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Signal vs Noise: Twitter’s Problem Isn’t a New One

April 26, 2023

Headshot of Kyle Monson - Founding partner at Codeword

Kyle Monson

Founding partner at Codeword

So, the Twitter experience sucks now. The randos have taken over, and they’re getting extra visibility and higher word counts for their rando tweets. And apparently this is all according to plan: the loudest social channel decided to lean into the noise.

That’s death for a social platform.

Like any communications network, the basic challenge of a social network is the signal-to-noise ratio. If that’s a new term for you, it’s just a nerdy way of saying “how much of what you see do you care about? (signal) And how much is irrelevant stuff you don’t want to see? (noise)”

That’s the ratio, and it’s tricky to get right, especially on a scaled platform.

Every user has their own idea of what’s signal and what’s noise. And the platform needs to figure out how to boost the signal and reduce the noisy static for each of them, all the time.

That, more than anything else, determines the user experience of the platform. When I open the app, am I seeing what I want to see? Do I find value in the content? And how much noise am I willing to tolerate in my feed (knowing that “monetized noise” — ads — is generally how ad-supported networks make their money)?

[Self-promotional side note: There’s a ton of value for brands in learning to produce signal instead of noise. That’s Codeword’s whole thing.]

Twitter isn’t the first platform to deal with signal-to-noise issues. Some early social networks like Plaxo were basically pure unfiltered noise (IYKYK). Facebook and Instagram have been stumbling their way forward and tripping over their own monetization models for years.

YouTube, TikTok, and Snap are the platforms that generally get it right, IMO, by relentlessly valuing signal, and the people who create it.

Which brings us to last week’s Twitter move, the ultimate miscalculation of signal to noise.

We’re on Twitter for the tweets we give a shit about. For users, the entire value of the platform comes from the niche communities, public thinkers, celebrities, and friends we choose to follow. Twitter inverted this formula last week, putting the randos in charge. For just $8 per month, Twitter treats noise like signal, no questions asked.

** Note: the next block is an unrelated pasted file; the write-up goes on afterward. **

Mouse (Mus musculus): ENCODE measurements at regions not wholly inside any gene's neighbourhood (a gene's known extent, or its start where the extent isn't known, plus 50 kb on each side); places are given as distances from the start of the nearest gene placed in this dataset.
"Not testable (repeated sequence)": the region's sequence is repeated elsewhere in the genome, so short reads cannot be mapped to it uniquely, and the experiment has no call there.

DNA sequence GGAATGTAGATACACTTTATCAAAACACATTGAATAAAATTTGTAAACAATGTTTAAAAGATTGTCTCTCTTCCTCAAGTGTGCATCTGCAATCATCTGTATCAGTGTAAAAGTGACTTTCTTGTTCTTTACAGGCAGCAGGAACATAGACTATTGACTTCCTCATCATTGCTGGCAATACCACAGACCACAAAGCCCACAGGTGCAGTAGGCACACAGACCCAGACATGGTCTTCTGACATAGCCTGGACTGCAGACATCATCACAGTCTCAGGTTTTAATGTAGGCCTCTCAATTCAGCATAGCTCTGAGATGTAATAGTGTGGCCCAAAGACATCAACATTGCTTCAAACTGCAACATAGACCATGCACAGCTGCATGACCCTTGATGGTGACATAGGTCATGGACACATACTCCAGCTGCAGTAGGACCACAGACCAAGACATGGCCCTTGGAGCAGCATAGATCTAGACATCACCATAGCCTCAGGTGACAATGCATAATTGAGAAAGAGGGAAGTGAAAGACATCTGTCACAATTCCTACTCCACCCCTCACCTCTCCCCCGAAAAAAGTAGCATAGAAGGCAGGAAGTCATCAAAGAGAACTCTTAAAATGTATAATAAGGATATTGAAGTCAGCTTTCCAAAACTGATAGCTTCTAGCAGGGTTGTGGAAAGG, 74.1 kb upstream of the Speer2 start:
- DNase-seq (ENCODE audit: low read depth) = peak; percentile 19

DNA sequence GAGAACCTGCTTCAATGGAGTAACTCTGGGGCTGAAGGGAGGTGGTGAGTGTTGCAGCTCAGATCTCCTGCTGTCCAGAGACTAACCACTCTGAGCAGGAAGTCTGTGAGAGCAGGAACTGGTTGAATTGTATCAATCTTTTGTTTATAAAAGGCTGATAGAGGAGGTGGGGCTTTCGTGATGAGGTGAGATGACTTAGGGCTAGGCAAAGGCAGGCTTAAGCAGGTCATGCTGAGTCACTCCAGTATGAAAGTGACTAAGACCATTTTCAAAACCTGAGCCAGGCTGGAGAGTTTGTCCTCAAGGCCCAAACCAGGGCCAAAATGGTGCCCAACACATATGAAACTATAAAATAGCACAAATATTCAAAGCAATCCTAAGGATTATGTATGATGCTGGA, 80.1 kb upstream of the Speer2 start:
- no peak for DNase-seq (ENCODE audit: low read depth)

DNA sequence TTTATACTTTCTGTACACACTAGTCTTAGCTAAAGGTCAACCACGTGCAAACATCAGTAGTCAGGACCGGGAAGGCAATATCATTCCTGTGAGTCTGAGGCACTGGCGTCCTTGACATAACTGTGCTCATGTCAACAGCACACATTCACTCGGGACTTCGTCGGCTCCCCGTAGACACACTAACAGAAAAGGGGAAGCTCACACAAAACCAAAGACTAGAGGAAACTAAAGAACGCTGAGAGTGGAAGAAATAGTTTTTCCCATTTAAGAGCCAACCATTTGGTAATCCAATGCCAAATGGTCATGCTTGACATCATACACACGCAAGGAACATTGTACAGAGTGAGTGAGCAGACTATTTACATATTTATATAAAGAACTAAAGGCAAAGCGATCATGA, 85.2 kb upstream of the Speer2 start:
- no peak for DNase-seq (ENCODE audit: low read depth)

$8. Has any company sold out its users for less?

As a user, that’s what’s so insulting about the whole model. Put a distracting ad in my feed and I’ll ignore it, but at least I’ll know there was real money changing hands, which goes to support the platform, pay for server space, maybe I dunno pay for some basic content moderation to make the platform more safe and pleasant for everyone.

The new model buys my attention so cheaply. I know that the randos in my feed paid almost nothing to be there. The utility of a platform I used to find so much value in has been destroyed for pennies.

The new system expects me to work to get content from the people I’m interested in, by scrolling through the noise of elevated randos who can write longer tweets. And the more popular a tweet gets, the more noise I have to scroll through to find the signal in the replies.

And at the very moment when we’re drowning in all this fresh noise, Twitter invites us to sign up for Twitter Blue ourselves. To pay for the privilege of creating signal, and saving the platform from its own mistake.

It’s not the first time a social network has misunderstood this very basic principle of boosting signal and monetizing noise. But it just might be the dumbest example of it.

On our end, we’re going to keep pushing clients to create signal instead of noise, and prioritize channels that put the audience needs first.

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